A group of theoretical physicists headed by Oriol Romero-Isart from the Institute for Quantum Optics and Quantum Information and the University of Innsbruck observes a surprising quantum effect when short light pulses interact with matter. In the future, this effect may be used for developing a completely new type of far-field light nanoscopes.
The invention of the light microscope marks the beginning of modern science; its application has enabled scientists to answer fundamental scientific questions. Microscopes are still an extremely important tool in research and are standard equipment in many laboratories.
Chemistry Nobel laureate Stefan Hell coined the term nanoscopes for describing high-resolution or far-field light microscopes because they also show objects in the nanometer sphere. Together with Ignacio Cirac from the Max-Planck Institute for Quantum Optics in Garching, Oriol Romero-Isart and PhD student Patrick Maurer have now made a discovery that may lead to a completely new scheme for far-field light nanoscopy.
The light’s wavelength poses a limit to the resolution of light microscopes. However, by applying some technical adjustments, scientists are able to circumvent the obstacles and achieve higher resolutions. In a theoretical paper published in the current issue of Physical Review Letters, the physicists in Innsbruck have now demonstrated how a train of attosecond pulses of polychromatic light could be used to excite a two-level system, which is a basic model system in quantum mechanics.
After a short period of time the system returns to its ground state thereby emitting a light particle that can be detected. “Since we can focus attosecond lasers really well, our new approach may lead to the development of a new technology for nanoscopes,” says an excited Romero-Isart, whose research group also studies topics in the field of nano-optics.
“The light pulse spectrum could range from radiofrequencies to ultraviolet light,” explains Maurer. “The resolution will be determined by the mean wave length of the light.” The duration of the light pulse has to be extremely short, that is in the attosecond range - an attosecond is a billionth of a billionth of a second. The next step for the scientists is to calculate their approach with real molecules to pave the way for developing novel nanoscopes.
Publication: Ultrashort Pulses for Far-Field Nanoscopy. Patrick Maurer, J. Ignacio Cirac, and Oriol Romero-Isart. Phys. Rev. Lett. 117, 103602 – Published 29 August 2016
Institut für Quantenoptik und Quanteninformation
Österreichische Akademie der Wissenschaften
phone: +43 512 507 4730
http://dx.doi.org/10.1103/PhysRevLett.117.103602 - Ultrashort Pulses for Far-Field Nanoscopy. Patrick Maurer, J. Ignacio Cirac, and Oriol Romero-Isart. Phys. Rev. Lett. 117, 103602
http://iqoqi.at/en/group-page-romero-isart - Quantum Nanophysics, Optics and Information, IQOQI
Dr. Christian Flatz | Universität Innsbruck
APEX takes a glimpse into the heart of darkness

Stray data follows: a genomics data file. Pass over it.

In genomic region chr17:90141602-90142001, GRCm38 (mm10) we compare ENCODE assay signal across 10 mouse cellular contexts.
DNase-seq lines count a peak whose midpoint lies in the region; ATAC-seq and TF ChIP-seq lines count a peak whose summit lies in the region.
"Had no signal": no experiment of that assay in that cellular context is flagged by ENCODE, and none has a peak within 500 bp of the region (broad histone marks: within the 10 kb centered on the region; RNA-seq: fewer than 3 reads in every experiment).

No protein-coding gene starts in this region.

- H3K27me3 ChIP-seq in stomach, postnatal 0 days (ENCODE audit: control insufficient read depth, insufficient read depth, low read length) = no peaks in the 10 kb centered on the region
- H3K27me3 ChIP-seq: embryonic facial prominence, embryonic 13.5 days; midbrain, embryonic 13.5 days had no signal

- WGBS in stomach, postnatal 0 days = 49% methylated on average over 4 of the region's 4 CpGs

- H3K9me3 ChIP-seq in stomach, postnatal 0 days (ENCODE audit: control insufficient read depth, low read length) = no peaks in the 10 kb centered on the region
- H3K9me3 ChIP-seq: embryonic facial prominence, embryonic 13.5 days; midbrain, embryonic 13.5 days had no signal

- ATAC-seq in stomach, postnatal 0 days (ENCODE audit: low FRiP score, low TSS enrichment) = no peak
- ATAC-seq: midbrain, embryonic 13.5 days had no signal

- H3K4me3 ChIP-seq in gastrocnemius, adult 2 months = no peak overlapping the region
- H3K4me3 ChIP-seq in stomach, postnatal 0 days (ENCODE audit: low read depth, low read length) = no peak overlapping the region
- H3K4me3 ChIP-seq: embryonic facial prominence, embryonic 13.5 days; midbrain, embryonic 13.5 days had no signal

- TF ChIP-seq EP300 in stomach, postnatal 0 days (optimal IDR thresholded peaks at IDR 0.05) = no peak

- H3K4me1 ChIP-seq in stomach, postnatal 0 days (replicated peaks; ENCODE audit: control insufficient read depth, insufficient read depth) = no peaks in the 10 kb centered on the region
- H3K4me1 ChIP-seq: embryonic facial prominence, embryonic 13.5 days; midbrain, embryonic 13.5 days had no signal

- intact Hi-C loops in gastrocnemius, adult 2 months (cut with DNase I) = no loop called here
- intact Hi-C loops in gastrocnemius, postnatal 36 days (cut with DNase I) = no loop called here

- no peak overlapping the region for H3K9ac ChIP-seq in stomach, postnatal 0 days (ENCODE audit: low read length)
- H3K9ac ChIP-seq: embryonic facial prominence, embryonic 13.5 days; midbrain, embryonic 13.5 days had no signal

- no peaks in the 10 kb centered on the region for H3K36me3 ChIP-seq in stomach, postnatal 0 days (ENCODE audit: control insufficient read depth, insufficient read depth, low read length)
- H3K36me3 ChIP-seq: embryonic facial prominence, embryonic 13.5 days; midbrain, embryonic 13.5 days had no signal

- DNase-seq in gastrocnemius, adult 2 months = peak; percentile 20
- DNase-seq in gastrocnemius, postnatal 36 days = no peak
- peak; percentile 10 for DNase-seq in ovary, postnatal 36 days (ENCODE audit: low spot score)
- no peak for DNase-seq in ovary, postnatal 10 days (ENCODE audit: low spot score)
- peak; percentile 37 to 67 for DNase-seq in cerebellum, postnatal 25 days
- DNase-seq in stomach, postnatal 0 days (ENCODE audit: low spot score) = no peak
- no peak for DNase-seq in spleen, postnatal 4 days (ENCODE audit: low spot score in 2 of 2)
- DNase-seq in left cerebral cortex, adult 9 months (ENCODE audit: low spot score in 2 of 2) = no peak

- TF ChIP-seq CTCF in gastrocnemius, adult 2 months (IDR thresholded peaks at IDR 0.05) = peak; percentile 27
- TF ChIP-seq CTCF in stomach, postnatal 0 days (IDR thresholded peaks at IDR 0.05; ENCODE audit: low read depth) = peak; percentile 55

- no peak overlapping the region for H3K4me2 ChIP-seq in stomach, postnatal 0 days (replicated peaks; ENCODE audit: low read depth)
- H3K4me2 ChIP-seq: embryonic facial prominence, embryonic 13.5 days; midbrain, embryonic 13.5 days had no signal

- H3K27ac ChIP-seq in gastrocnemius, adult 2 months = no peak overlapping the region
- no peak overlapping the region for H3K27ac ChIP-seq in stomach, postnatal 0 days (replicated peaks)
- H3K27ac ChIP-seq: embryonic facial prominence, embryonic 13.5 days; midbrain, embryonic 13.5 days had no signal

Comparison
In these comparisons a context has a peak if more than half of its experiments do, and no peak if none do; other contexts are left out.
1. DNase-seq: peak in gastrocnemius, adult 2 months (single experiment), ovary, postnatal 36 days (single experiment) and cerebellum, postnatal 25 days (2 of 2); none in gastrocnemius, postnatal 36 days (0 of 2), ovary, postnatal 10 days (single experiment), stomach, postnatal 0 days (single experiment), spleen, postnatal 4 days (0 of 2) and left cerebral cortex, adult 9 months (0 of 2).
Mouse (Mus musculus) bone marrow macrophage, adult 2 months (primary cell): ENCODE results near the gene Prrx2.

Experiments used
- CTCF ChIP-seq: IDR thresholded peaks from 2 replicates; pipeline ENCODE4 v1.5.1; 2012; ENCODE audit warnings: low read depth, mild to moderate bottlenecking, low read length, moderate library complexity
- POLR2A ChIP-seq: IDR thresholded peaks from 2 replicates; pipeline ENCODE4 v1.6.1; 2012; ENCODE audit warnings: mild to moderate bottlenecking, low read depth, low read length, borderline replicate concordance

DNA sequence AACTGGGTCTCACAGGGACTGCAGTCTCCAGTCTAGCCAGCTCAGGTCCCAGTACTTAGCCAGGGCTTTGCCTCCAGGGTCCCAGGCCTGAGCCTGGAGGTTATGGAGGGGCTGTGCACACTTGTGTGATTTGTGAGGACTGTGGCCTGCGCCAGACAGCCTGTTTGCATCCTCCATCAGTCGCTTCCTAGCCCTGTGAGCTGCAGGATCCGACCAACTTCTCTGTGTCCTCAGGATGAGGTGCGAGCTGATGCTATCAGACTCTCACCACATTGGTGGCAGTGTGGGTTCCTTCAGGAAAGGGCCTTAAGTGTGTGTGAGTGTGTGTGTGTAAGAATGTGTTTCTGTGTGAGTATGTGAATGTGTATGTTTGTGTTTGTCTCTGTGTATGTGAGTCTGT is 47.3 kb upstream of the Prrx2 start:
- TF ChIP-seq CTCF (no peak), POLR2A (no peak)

25.05.2018 | Max-Planck-Institut für Radioastronomie
First chip-scale broadband optical system that can sense molecules in the mid-IR
24.05.2018 | Columbia University School of Engineering and Applied Science
The more electronics steer, accelerate and brake cars, the more important it is to protect them against cyber-attacks. That is why 15 partners from industry and academia will work together over the next three years on new approaches to IT security in self-driving cars. The joint project goes by the name Security For Connected, Autonomous Cars (SecForCARs) and has funding of €7.2 million from the German Federal Ministry of Education and Research. Infineon is leading the project.
Vehicles already offer diverse communication interfaces and more and more automated functions, such as distance and lane-keeping assist systems. At the same...
A research team led by physicists at the Technical University of Munich (TUM) has developed molecular nanoswitches that can be toggled between two structurally different states using an applied voltage. They can serve as the basis for a pioneering class of devices that could replace silicon-based components with organic molecules.
The development of new electronic technologies drives the incessant reduction of functional component sizes. In the context of an international collaborative...
At the LASYS 2018, from June 5th to 7th, the Laser Zentrum Hannover e.V. (LZH) will be showcasing processes for the laser material processing of tomorrow in hall 4 at stand 4E75. With blown bomb shells the LZH will present first results of a research project on civil security.
At this year's LASYS, the LZH will exhibit light-based processes such as cutting, welding, ablation and structuring as well as additive manufacturing for...
There are videos on the internet that can make one marvel at technology. For example, a smartphone is casually bent around the arm or a thin-film display is rolled in all directions and with almost every diameter. From the user's point of view, this looks fantastic. From a professional point of view, however, the question arises: Is that already possible?
At Display Week 2018, scientists from the Fraunhofer Institute for Applied Polymer Research IAP will be demonstrating today’s technological possibilities and...
So-called quantum many-body scars allow quantum systems to stay out of equilibrium much longer, explaining experiment | Study published in Nature Physics
Recently, researchers from Harvard and MIT succeeded in trapping a record 53 atoms and individually controlling their quantum state, realizing what is called a...
25.05.2018 | Event News
02.05.2018 | Event News
13.04.2018 | Event News
25.05.2018 | Event News
25.05.2018 | Machine Engineering
25.05.2018 | Life Sciences